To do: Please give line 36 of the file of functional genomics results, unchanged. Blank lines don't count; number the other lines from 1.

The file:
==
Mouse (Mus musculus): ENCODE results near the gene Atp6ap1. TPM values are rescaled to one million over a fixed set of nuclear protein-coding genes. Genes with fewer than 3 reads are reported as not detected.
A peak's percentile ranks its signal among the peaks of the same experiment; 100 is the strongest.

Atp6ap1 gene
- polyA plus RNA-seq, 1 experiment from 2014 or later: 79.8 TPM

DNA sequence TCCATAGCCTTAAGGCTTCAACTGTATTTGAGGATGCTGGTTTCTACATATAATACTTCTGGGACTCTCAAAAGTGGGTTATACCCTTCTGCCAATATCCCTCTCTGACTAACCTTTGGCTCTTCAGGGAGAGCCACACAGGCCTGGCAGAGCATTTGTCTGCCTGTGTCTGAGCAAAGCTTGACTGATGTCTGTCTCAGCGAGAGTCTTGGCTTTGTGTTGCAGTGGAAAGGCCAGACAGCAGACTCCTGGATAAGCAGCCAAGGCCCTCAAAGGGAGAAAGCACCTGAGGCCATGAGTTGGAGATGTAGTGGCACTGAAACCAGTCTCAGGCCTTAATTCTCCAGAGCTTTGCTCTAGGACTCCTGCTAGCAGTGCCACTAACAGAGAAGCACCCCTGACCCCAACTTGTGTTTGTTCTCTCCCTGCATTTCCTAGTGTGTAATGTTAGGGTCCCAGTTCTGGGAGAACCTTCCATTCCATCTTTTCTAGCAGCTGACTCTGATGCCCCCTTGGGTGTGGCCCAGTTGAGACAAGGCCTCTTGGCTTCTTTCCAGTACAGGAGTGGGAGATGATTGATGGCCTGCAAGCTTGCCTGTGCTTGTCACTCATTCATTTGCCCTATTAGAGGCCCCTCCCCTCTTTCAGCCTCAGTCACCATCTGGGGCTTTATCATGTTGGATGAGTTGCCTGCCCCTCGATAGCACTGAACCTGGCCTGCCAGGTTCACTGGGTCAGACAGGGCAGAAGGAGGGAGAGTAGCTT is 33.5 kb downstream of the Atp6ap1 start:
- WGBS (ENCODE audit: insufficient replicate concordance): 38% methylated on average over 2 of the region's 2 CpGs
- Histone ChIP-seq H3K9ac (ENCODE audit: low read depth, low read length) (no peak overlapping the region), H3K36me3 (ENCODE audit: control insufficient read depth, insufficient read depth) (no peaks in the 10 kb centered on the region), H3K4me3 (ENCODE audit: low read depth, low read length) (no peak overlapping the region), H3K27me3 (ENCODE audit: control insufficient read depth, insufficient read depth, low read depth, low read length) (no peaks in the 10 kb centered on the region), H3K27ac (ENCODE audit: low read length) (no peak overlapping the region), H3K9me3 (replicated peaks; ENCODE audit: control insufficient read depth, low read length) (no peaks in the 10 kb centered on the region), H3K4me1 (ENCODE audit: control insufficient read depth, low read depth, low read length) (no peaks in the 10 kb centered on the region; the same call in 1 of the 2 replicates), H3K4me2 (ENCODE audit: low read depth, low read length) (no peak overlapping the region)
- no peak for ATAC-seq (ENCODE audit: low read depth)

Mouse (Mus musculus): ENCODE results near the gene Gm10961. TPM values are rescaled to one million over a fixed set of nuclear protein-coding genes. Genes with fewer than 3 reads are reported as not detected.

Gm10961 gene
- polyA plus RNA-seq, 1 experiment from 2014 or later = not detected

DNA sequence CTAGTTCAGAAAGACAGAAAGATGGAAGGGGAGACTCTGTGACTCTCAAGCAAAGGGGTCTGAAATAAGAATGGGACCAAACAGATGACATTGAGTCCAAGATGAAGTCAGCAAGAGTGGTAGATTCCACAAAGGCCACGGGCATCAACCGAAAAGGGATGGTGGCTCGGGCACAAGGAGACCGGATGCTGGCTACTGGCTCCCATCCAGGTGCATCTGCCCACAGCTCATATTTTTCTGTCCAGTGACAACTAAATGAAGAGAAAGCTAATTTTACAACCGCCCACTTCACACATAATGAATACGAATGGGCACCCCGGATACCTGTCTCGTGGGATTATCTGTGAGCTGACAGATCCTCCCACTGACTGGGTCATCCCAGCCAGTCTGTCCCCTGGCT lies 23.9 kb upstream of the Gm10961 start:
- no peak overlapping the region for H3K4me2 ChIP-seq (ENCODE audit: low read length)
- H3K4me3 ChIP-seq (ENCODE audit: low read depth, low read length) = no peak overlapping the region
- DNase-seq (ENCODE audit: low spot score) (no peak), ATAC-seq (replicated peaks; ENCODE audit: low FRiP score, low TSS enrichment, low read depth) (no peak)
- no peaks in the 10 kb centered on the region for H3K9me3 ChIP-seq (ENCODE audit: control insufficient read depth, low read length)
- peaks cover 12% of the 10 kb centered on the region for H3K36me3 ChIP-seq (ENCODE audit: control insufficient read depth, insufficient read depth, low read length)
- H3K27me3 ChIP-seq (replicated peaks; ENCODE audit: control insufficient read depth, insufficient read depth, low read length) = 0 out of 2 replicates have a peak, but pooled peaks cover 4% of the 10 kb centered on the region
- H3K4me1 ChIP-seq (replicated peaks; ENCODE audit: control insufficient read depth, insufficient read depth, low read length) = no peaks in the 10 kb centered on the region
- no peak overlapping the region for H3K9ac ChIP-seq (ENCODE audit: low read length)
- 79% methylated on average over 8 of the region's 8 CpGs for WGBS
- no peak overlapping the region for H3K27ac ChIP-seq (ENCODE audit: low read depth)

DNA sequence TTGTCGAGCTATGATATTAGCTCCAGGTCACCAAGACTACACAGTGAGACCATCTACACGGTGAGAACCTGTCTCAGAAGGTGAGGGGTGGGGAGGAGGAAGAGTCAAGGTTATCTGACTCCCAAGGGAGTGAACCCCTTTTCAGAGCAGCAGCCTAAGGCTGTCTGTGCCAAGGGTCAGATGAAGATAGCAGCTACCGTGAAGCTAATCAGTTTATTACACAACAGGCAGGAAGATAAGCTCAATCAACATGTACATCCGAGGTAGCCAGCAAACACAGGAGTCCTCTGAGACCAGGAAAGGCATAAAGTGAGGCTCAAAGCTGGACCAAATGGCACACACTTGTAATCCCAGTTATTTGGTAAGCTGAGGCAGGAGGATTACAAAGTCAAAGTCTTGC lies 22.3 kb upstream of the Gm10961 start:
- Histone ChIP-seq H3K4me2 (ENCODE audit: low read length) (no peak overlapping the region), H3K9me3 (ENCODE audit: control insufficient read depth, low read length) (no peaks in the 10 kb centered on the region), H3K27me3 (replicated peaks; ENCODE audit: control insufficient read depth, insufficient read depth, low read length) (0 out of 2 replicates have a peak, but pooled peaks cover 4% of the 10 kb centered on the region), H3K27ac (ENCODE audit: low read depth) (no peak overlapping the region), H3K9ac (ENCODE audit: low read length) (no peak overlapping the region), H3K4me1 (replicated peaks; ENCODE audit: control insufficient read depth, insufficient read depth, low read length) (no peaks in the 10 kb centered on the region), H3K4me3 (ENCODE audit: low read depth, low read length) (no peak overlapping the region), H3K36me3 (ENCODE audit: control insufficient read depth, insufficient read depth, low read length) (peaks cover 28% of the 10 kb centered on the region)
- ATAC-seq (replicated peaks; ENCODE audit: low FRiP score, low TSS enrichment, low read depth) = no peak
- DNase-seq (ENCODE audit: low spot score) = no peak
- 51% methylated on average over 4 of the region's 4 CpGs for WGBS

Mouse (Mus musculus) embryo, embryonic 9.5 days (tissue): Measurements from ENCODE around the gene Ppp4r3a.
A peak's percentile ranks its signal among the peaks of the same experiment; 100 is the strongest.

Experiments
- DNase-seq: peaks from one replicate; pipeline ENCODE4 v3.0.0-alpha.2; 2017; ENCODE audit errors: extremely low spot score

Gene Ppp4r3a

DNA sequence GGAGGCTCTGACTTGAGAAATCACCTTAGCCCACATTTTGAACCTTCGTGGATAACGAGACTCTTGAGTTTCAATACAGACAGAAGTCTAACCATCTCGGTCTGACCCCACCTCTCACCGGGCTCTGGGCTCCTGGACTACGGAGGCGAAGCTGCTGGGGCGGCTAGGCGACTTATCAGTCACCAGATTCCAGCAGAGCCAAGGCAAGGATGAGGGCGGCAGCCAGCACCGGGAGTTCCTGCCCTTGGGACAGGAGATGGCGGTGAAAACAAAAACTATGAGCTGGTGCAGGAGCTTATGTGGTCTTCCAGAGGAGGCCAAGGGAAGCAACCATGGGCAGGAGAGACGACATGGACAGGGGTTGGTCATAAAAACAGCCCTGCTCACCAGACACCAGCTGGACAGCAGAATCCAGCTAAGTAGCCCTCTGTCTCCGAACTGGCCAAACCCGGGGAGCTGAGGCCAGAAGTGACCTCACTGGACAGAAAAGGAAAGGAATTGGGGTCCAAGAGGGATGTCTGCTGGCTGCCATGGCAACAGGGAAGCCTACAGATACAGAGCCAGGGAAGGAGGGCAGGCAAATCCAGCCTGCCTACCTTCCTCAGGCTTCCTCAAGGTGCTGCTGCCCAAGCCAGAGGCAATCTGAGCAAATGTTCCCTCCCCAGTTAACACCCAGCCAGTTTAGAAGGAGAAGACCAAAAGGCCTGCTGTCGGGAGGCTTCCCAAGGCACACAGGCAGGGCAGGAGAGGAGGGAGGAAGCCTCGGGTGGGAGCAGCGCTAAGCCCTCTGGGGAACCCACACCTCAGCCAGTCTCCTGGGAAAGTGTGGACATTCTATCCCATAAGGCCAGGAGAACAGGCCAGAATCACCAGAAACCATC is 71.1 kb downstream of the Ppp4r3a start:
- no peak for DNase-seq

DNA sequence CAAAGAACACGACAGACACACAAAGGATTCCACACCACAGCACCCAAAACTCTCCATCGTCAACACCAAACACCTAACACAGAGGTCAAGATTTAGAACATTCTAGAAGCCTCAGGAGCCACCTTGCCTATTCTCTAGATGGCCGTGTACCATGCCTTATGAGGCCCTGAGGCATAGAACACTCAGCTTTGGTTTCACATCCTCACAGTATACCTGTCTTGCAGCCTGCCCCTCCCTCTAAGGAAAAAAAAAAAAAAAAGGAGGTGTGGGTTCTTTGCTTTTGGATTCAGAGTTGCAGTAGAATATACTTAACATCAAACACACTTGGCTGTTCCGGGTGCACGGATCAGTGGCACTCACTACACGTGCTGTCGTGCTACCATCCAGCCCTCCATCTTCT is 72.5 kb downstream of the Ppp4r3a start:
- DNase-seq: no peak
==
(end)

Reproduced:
- DNase-seq: no peak